Saturday, January 15, 2011

Peace In Turmoil

Contemplating Death
As I paid my last respect to my mother in law, I could not help but noticed how serene she looks. For a brief moment, I thought she had smiled at me, for her I can tell she was surely at peace in her final moments.

As a Buddhist, I do contemplate on death, more so since I had cancer. But why do I do it? I believe on reflection of death, it teaches me how to live, how to appreciate life and gratitude for right living. I have visualized my own death before, when my tumors in my lungs spread, how my breathing would be affected and compounded by the severe pain that follows. Grasping for air and due to insufficient oxygen, the body slips into coma as the body shuts down, unable to function. As I lay motionless in bed, I had the last look of the world just before eyes are closed forever, unable to even utter a single word. I have totally lost control of my body. Only my consciousness remains. Waiting... waiting for the moment to move on.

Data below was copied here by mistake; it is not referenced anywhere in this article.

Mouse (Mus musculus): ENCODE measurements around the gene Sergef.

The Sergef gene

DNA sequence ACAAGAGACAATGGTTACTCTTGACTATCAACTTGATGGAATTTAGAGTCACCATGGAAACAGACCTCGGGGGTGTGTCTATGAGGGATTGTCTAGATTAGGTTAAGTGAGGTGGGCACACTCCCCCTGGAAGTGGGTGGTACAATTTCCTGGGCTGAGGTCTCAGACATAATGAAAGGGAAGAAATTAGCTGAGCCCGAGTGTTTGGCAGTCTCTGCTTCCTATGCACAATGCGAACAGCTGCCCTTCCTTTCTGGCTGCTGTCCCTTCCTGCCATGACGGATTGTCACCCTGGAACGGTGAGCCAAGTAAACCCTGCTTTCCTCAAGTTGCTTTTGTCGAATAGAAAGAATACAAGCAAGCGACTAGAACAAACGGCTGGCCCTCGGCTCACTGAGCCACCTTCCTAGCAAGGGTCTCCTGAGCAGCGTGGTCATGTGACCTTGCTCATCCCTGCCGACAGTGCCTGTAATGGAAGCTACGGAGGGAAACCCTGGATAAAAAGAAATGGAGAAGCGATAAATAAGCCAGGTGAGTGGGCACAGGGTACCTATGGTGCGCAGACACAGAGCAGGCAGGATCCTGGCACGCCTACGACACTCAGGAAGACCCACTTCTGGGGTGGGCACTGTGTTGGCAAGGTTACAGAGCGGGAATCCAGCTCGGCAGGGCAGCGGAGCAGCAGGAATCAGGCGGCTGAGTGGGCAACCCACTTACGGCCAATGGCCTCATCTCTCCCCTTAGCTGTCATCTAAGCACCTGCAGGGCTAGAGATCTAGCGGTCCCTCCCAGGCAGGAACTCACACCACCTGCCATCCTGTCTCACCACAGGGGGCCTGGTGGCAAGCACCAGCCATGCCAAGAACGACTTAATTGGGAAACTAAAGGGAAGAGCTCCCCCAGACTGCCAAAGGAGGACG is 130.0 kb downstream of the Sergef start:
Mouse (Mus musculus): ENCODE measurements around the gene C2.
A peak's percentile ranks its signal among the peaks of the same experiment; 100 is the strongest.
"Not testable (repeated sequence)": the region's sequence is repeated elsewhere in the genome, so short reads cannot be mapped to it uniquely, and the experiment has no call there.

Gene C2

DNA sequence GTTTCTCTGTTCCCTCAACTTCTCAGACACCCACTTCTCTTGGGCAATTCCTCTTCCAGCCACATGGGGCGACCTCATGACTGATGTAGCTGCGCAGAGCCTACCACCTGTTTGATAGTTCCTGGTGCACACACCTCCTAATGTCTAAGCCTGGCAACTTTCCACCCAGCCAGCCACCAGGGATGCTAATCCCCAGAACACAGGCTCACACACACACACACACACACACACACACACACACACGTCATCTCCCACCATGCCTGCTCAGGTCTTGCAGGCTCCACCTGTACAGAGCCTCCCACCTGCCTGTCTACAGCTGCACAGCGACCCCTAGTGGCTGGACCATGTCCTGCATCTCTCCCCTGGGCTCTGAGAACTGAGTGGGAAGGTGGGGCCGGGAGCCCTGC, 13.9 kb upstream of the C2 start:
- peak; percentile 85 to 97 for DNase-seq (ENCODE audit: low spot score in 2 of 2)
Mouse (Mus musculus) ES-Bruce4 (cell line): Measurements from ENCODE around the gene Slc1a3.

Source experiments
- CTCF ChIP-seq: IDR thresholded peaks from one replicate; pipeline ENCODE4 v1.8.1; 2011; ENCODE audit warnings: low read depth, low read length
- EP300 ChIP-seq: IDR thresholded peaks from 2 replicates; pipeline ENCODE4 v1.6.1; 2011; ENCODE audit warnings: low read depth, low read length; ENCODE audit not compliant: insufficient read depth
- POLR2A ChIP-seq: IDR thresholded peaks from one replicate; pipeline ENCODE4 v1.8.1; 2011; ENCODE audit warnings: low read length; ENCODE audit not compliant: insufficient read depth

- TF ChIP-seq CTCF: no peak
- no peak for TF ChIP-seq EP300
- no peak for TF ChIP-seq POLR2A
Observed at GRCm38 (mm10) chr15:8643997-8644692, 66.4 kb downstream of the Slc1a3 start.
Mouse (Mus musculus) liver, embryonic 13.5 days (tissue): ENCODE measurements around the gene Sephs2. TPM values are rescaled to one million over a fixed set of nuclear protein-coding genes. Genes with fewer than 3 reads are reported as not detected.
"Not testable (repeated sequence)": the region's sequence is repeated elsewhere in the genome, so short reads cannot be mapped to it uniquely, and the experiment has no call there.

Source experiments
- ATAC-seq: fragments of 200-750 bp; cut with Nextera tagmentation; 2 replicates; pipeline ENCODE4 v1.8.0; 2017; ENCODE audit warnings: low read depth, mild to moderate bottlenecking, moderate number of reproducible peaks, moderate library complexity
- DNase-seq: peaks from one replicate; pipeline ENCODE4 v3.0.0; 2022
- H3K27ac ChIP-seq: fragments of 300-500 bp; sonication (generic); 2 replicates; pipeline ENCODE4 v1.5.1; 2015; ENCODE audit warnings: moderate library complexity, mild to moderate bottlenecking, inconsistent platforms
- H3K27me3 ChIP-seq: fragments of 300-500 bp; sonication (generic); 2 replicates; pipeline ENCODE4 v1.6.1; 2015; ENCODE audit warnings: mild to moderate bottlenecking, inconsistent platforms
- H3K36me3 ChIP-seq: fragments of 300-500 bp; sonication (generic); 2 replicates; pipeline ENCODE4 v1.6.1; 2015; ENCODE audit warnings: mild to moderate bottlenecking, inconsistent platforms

What is my realization and what does it mean? I can only be grateful. My cancer has taught me, I will be grateful for all the healthy years I've enjoyed. I have learned not to miss for what I have not got but to be grateful for what I have had. Each day is a day gain, a blessing and a chance for me to live better. Most important of all, I am grateful for the chance to live this life, never mind if it's a short one.

If tomorrow never comes for me, I hope I am able to move on with contentment, at peace with myself. To die is to live because the price of birth is death.

Recuperating In Thailand
My very good friend, Chin Aik has again proposed that I consider moving to Chiangmai or Mae Salong, Thailand to continue my Gerson Therapy there. The last he proposed was almost a year ago.

He told me while holidaying there, he met a Malaysian couple and the husband has nose cancer. The air is fresh and water is clean and also cost is very cheap there compared to Malaysia. He has since recovered after having been there for two years. You can read more here.

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